With even a cursory pulse on the indie music scene, it would have been hard to not come across the name Phoebe Bridgers—a Los Angeles-native indie folk singer-songwriter—within the past few years.
Bridgers was featured on an Apple iPhone commercial a while back. Bridgers released her critically acclaimed debut album Strangers in the Alps last year (which FFS positively reviewed) while her hit single “Motion Sickness” was all over the radio and YouTube. She had a freakin’ NPR Tiny Desk Concert for crying out loud.
And now, a headline tour stretching from North America to Europe and back again. Bridgers followed up a sold-out Wednesday show at San Francisco’s Great American Music Hall with a more intimate performance at Sacramento’s legendary Harlow’s on Thursday, 19 July 2018.
This actually happened to be Bridgers’ second time performing at Harlow’s as she previously opened for Mason Jennings way back. This time around, however, it would be lo-fi indie folk singer-songwriter Lomelda (real name: Hannah Read) starting off the evening.
Bridgers’ return was a long time coming for many noticeably diehard fans in the audience.
“Sac loves you!” shouted someone, to which Bridgers lovingly responded, “That’s nice.” It would be one of many fan interactions she had over the course of the show, replying to audience shout-outs, complimenting fans’ shirts, and even plucking a lucky someone from the front row to help duet a ballad. The latter provided a bit of comedy relief as a stagehand attempted to escort the fan off the stage near the duet’s end before being waved off.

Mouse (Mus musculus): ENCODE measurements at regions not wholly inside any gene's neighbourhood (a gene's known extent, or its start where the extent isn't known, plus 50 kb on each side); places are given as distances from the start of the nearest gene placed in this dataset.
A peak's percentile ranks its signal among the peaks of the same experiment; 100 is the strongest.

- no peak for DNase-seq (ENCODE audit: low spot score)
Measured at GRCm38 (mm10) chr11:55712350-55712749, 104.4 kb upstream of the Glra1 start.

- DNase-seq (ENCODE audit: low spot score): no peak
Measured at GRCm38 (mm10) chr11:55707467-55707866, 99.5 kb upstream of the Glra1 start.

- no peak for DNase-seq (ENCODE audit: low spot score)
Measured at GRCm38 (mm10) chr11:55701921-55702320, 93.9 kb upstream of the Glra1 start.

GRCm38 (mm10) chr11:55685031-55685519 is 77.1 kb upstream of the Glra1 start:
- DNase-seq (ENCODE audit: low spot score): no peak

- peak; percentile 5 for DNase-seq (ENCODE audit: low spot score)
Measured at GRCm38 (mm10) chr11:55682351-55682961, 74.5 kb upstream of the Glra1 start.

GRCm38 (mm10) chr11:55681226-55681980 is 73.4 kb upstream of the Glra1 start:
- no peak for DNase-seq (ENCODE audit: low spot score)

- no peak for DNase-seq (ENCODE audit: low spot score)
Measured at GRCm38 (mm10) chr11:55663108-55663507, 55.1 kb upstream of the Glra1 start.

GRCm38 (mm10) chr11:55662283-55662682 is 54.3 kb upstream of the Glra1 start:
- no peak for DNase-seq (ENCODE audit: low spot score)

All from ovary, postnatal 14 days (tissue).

“I invited her,” assuaged Bridgers. “Thank you for you trying to keep me safe.”
Despite the blip, Harlow’s was shockingly quiet—almost dead silent—for much of Bridgers’ stage time, which only intensified the mood and sound since the bulk of her catalog is slow, steady, and stirring such as “Smoke Signals” and “Funeral” (although my position in the crowd thankfully may have shielded me from most external noise).
The evening’s highlights were the rousing “Georgia” and breakup anthem “Motion Sickness” (which Bridgers referred to as being about the “Donald Trump of indie rock”). I thought it a bit weird that the band would perform the heartbreaking “You Missed My Heart” as the first encore song (although she basically ends her album with it), but the choice made sense after she closed out the set with a raucous cover of Sheryl Crow’s 90s rock hit, “If it Makes You Happy.”
Phoebe Bridgers exuded confidence and radiated warmth as she successfully avoided the trappings of a predominantly downtempo set with funny quips, embarrassing stories about her bandmates, and a potential spoiler about her Halloween costume (Hint: It’s View Askew-related and may include friend and fellow singer-songwriter Julien Baker). That might not sound totally relevant for a single concert review, but it all added up to the revelation that this artist did live up to the extraordinary hype.
Words/Photos: Tan The Man (@dorksandlosers)